Minimum housing standards explained

Attention landlords! New minimum housing standards are required!

Starting September 1st, 2023, all new rental agreements need to meet these improved standards. By September 1st, 2024, all existing tenancies will also need to comply. This means you've got some time to make sure your rental property meets the grade.

These standards ensure your tenants have a safe and healthy place to live. It's a win-win for everyone!

The exact minimum housing standards are listed in a regulation document [RTRA Regulation], but generally they focus on two main areas: keeping tenants safe and secure, and making sure the rental property functions properly.

Your rental property should be a safe and secure place to live. Here's what that means:

  • Keeps the weather out: The roof and walls shouldn't leak, and the building should be structurally sound.
  • Everything works properly: Appliances and plumbing should be in good shape and not a safety hazard.
  • Keeps you safe from outsiders: Doors and windows that can be reached from the ground need to have working locks.
  • Free of pests and moisture: The property shouldn't have mold, dampness, or vermin (unless it's your fault, like not using an exhaust fan).
  • Privacy in your own space: Bedrooms and bathrooms should have blinds, curtains, or something similar to give you privacy. This doesn't apply if there are already things outside blocking the view, like trees or fences.

Your rental property should have the basic things you need to live comfortably. Here's what that means:

  • Working plumbing and water: There should be enough sinks, drains, and toilets for everyone living there, with hot and cold running water that's safe to drink.
  • Private bathroom: Bathrooms and toilets should give you privacy. Toilets should also flush properly and have a working waste disposal system.
  • Cooking space (if there's a kitchen): If there's a kitchen, it should have a working stovetop for cooking.
  • Laundry hookups (if there's a laundry): If there's a laundry room, it should have the necessary plumbing to connect a washing machine (washer and dryer are usually your responsibility).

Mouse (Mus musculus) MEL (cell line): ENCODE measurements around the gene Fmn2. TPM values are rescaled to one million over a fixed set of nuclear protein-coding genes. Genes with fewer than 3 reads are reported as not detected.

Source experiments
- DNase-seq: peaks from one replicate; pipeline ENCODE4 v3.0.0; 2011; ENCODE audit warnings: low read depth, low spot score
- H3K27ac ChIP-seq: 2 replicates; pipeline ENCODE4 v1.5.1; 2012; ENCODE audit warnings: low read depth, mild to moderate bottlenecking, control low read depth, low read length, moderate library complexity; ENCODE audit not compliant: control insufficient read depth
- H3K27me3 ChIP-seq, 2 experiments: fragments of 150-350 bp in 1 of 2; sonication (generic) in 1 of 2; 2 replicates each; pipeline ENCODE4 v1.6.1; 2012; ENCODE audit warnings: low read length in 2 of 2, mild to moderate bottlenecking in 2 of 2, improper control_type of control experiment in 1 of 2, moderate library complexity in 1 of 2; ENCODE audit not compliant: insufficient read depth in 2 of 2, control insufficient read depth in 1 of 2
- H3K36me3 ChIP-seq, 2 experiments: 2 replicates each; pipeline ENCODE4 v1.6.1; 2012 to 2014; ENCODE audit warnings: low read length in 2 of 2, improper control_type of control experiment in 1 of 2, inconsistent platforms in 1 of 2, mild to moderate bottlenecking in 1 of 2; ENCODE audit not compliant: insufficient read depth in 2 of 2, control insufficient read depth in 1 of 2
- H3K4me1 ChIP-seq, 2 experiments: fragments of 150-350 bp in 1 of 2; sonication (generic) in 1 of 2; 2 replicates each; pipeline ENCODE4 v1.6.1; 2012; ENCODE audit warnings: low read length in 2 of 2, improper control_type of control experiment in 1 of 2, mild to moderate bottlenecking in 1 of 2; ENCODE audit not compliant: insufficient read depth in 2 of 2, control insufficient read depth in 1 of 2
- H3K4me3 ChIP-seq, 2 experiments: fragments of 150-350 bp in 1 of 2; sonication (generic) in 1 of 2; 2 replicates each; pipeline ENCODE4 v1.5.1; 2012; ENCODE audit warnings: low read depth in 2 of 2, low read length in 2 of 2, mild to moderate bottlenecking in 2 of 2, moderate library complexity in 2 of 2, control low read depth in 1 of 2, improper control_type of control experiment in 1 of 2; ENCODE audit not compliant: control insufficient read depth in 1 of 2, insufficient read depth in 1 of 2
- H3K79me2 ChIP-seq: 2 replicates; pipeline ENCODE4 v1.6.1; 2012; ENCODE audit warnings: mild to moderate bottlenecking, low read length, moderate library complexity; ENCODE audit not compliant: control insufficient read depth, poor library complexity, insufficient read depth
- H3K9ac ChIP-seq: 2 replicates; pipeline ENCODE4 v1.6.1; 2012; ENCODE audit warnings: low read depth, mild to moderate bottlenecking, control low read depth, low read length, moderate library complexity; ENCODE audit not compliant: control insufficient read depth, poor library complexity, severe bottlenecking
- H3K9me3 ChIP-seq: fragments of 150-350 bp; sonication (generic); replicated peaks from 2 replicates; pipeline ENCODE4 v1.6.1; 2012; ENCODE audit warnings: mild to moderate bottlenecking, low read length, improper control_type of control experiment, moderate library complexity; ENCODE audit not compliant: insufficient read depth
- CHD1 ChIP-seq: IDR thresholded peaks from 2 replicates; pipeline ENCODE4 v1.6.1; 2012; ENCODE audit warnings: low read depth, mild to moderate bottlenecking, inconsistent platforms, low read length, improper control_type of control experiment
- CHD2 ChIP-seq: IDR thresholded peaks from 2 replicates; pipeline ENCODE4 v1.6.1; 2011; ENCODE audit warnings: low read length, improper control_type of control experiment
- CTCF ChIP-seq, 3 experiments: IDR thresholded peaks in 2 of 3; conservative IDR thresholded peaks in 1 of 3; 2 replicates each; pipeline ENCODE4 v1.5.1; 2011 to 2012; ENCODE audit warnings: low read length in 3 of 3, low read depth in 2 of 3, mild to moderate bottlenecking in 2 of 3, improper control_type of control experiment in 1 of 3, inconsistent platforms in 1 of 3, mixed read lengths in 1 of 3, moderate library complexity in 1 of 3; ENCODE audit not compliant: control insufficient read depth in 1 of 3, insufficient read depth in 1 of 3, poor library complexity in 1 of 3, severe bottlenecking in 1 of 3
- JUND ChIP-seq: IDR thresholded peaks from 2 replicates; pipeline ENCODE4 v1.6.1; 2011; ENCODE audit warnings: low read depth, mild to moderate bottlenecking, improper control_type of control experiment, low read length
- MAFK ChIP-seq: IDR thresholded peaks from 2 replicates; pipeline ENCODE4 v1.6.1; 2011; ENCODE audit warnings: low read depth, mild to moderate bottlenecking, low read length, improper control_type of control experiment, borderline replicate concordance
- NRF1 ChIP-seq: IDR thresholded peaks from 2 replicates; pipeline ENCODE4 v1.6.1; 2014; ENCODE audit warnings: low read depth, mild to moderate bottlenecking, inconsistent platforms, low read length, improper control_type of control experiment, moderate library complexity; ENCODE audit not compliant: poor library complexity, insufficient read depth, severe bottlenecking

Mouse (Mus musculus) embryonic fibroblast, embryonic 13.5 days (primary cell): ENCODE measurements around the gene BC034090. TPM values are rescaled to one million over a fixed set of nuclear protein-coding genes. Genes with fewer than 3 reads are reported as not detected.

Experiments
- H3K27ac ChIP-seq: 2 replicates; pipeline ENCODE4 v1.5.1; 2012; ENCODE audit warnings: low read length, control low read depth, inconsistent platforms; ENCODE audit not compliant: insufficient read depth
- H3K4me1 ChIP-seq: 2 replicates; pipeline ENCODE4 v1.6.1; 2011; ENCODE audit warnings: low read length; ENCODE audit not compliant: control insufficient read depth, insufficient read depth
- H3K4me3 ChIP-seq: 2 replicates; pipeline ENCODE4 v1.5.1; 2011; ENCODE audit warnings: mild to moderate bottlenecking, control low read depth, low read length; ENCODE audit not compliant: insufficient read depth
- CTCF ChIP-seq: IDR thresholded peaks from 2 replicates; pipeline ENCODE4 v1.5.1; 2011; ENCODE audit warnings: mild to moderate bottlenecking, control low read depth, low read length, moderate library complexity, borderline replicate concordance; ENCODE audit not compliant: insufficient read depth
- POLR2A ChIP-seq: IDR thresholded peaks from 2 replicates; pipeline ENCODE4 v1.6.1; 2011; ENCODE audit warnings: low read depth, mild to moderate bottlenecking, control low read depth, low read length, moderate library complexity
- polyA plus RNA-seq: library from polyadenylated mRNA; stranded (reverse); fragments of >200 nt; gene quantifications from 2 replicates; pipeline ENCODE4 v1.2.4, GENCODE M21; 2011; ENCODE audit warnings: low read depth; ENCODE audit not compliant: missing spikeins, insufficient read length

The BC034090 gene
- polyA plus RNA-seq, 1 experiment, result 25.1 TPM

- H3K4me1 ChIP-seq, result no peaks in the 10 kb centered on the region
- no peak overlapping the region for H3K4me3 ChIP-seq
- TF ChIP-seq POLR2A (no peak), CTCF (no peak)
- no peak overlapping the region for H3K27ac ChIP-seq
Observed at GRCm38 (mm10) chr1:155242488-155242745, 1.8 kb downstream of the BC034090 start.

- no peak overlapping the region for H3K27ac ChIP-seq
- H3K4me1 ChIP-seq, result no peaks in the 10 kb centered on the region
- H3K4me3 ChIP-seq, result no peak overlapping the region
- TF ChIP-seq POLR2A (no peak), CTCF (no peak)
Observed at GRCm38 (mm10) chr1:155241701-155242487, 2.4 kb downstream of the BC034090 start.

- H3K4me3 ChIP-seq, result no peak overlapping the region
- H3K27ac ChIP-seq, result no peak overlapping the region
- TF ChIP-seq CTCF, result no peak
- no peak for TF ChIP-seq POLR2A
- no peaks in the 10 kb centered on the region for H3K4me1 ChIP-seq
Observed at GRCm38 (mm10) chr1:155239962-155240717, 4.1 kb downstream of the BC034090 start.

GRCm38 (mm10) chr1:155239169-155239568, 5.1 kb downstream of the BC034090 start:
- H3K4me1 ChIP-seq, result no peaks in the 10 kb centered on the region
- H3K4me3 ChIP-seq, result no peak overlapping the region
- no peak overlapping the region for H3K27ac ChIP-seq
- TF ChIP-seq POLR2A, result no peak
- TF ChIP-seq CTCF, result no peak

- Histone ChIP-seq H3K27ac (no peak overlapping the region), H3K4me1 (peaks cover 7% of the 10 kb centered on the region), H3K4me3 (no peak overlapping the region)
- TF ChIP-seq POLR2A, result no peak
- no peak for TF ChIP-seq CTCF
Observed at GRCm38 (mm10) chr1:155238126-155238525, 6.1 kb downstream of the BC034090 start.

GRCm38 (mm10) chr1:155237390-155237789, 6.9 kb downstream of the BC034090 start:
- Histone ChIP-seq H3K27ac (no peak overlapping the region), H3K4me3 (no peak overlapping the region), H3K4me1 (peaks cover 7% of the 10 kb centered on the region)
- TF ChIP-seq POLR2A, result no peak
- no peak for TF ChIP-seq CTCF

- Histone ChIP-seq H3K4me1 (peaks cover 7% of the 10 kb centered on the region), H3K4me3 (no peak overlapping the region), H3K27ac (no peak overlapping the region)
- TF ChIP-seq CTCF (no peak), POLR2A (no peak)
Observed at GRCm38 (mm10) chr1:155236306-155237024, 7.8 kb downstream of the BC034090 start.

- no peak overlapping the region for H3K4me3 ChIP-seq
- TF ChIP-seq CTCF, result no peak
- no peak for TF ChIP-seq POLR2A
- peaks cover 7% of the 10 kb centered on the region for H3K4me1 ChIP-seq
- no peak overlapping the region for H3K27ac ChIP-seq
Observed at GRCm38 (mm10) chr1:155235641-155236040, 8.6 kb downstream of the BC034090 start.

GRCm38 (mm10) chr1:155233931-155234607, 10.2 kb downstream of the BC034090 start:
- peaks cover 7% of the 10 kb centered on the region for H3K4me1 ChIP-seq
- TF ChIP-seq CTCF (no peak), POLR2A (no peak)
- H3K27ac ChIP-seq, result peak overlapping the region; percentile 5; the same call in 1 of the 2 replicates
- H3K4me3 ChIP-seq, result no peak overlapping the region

You can't raise rent just because you make improvements to meet the minimum standards. Tenants shouldn't have to pay more to live in a safe and healthy place.

If you try to raise rent for these improvements, tenants can challenge it in tribunal. It's best to be upfront about costs and avoid any potential disputes.

Landlords, remember: meeting minimum housing standards is your responsibility. If your rental property isn't up to standard here's what tenants can do:

  • Move out: If the problems aren't fixed after they tell you, they can give notice and end the lease.
  • Take you to tribunal: They can ask a tribunal to order you to make repairs.
  • Fix it themselves and deduct the cost from rent: They can pay for repairs up to 4 weeks' rent if you don't respond in a reasonable time.

The bottom line: It's important to make sure your rental property meets the minimum standards. This protects your tenants and avoids potential headaches down the road.

By now, property managers should be familiar with the minimum housing standards and which rentals need work to comply. It's important to talk to landlords about getting any repairs done by qualified professionals so their properties meet the deadlines. This will help avoid any issues with tenants in the future.

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